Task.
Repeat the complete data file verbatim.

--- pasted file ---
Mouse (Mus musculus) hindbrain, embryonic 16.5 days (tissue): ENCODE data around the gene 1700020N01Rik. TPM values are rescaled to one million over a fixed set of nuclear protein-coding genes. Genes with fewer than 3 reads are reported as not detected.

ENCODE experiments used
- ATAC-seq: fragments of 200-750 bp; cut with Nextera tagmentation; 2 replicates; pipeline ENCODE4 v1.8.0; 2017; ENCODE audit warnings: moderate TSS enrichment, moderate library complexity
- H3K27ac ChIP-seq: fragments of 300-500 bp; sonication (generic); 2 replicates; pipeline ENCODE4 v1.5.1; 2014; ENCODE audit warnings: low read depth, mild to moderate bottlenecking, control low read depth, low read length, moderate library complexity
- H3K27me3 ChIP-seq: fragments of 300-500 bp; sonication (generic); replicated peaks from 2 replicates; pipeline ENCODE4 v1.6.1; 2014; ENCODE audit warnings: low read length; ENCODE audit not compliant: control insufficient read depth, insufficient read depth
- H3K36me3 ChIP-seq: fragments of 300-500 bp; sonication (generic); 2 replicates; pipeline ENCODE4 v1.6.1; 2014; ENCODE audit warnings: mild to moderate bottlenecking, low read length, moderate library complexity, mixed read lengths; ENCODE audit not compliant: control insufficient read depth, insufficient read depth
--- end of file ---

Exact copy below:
Mouse (Mus musculus) hindbrain, embryonic 16.5 days (tissue): ENCODE data around the gene 1700020N01Rik. TPM values are rescaled to one million over a fixed set of nuclear protein-coding genes. Genes with fewer than 3 reads are reported as not detected.

ENCODE experiments used
- ATAC-seq: fragments of 200-750 bp; cut with Nextera tagmentation; 2 replicates; pipeline ENCODE4 v1.8.0; 2017; ENCODE audit warnings: moderate TSS enrichment, moderate library complexity
- H3K27ac ChIP-seq: fragments of 300-500 bp; sonication (generic); 2 replicates; pipeline ENCODE4 v1.5.1; 2014; ENCODE audit warnings: low read depth, mild to moderate bottlenecking, control low read depth, low read length, moderate library complexity
- H3K27me3 ChIP-seq: fragments of 300-500 bp; sonication (generic); replicated peaks from 2 replicates; pipeline ENCODE4 v1.6.1; 2014; ENCODE audit warnings: low read length; ENCODE audit not compliant: control insufficient read depth, insufficient read depth
- H3K36me3 ChIP-seq: fragments of 300-500 bp; sonication (generic); 2 replicates; pipeline ENCODE4 v1.6.1; 2014; ENCODE audit warnings: mild to moderate bottlenecking, low read length, moderate library complexity, mixed read lengths; ENCODE audit not compliant: control insufficient read depth, insufficient read depth